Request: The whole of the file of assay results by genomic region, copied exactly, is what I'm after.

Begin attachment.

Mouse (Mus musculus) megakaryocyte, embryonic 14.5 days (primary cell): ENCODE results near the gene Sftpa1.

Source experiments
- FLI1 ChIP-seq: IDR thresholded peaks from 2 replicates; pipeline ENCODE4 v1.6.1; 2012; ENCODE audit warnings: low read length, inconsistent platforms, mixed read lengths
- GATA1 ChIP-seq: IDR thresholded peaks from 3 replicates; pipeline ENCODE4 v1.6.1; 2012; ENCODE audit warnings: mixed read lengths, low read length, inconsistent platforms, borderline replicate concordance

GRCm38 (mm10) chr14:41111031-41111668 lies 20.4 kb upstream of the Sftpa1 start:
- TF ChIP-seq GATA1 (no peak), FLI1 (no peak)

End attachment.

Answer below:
Mouse (Mus musculus) megakaryocyte, embryonic 14.5 days (primary cell): ENCODE results near the gene Sftpa1.

Source experiments
- FLI1 ChIP-seq: IDR thresholded peaks from 2 replicates; pipeline ENCODE4 v1.6.1; 2012; ENCODE audit warnings: low read length, inconsistent platforms, mixed read lengths
- GATA1 ChIP-seq: IDR thresholded peaks from 3 replicates; pipeline ENCODE4 v1.6.1; 2012; ENCODE audit warnings: mixed read lengths, low read length, inconsistent platforms, borderline replicate concordance

GRCm38 (mm10) chr14:41111031-41111668 lies 20.4 kb upstream of the Sftpa1 start:
- TF ChIP-seq GATA1 (no peak), FLI1 (no peak)